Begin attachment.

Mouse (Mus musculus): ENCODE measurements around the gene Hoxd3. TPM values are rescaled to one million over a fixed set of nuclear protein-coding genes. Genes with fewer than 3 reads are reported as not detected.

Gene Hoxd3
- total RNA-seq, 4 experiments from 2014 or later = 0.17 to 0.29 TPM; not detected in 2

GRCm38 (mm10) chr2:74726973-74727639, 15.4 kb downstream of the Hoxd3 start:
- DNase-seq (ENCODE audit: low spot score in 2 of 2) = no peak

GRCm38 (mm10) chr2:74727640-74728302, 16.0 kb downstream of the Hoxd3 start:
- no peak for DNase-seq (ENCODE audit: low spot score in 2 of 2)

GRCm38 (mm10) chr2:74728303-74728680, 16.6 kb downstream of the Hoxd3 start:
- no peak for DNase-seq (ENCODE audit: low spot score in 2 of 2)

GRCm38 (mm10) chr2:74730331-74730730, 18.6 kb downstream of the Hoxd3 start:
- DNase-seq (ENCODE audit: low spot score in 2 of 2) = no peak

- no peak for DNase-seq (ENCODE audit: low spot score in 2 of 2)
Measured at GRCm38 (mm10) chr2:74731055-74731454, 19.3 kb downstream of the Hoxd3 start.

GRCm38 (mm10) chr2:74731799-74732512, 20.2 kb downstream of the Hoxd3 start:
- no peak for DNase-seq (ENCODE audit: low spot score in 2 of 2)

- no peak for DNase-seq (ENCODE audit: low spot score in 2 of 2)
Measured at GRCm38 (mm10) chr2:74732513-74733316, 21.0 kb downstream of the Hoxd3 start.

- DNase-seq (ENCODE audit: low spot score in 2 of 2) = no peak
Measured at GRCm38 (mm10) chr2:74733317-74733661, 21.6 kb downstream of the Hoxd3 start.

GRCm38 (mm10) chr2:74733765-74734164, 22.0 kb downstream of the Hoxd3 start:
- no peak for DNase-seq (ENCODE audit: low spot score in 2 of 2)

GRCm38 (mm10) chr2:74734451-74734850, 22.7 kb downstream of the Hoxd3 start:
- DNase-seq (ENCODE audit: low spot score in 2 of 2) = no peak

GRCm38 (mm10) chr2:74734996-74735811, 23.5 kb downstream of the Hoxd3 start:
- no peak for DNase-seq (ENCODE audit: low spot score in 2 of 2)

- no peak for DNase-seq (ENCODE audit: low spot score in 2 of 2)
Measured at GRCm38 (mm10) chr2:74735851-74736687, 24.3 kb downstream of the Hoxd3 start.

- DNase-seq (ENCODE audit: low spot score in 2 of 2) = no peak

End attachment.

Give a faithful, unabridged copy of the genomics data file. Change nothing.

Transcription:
Mouse (Mus musculus): ENCODE measurements around the gene Hoxd3. TPM values are rescaled to one million over a fixed set of nuclear protein-coding genes. Genes with fewer than 3 reads are reported as not detected.

Gene Hoxd3
- total RNA-seq, 4 experiments from 2014 or later = 0.17 to 0.29 TPM; not detected in 2

GRCm38 (mm10) chr2:74726973-74727639, 15.4 kb downstream of the Hoxd3 start:
- DNase-seq (ENCODE audit: low spot score in 2 of 2) = no peak

GRCm38 (mm10) chr2:74727640-74728302, 16.0 kb downstream of the Hoxd3 start:
- no peak for DNase-seq (ENCODE audit: low spot score in 2 of 2)

GRCm38 (mm10) chr2:74728303-74728680, 16.6 kb downstream of the Hoxd3 start:
- no peak for DNase-seq (ENCODE audit: low spot score in 2 of 2)

GRCm38 (mm10) chr2:74730331-74730730, 18.6 kb downstream of the Hoxd3 start:
- DNase-seq (ENCODE audit: low spot score in 2 of 2) = no peak

- no peak for DNase-seq (ENCODE audit: low spot score in 2 of 2)
Measured at GRCm38 (mm10) chr2:74731055-74731454, 19.3 kb downstream of the Hoxd3 start.

GRCm38 (mm10) chr2:74731799-74732512, 20.2 kb downstream of the Hoxd3 start:
- no peak for DNase-seq (ENCODE audit: low spot score in 2 of 2)

- no peak for DNase-seq (ENCODE audit: low spot score in 2 of 2)
Measured at GRCm38 (mm10) chr2:74732513-74733316, 21.0 kb downstream of the Hoxd3 start.

- DNase-seq (ENCODE audit: low spot score in 2 of 2) = no peak
Measured at GRCm38 (mm10) chr2:74733317-74733661, 21.6 kb downstream of the Hoxd3 start.

GRCm38 (mm10) chr2:74733765-74734164, 22.0 kb downstream of the Hoxd3 start:
- no peak for DNase-seq (ENCODE audit: low spot score in 2 of 2)

GRCm38 (mm10) chr2:74734451-74734850, 22.7 kb downstream of the Hoxd3 start:
- DNase-seq (ENCODE audit: low spot score in 2 of 2) = no peak

GRCm38 (mm10) chr2:74734996-74735811, 23.5 kb downstream of the Hoxd3 start:
- no peak for DNase-seq (ENCODE audit: low spot score in 2 of 2)

- no peak for DNase-seq (ENCODE audit: low spot score in 2 of 2)
Measured at GRCm38 (mm10) chr2:74735851-74736687, 24.3 kb downstream of the Hoxd3 start.

- DNase-seq (ENCODE audit: low spot score in 2 of 2) = no peak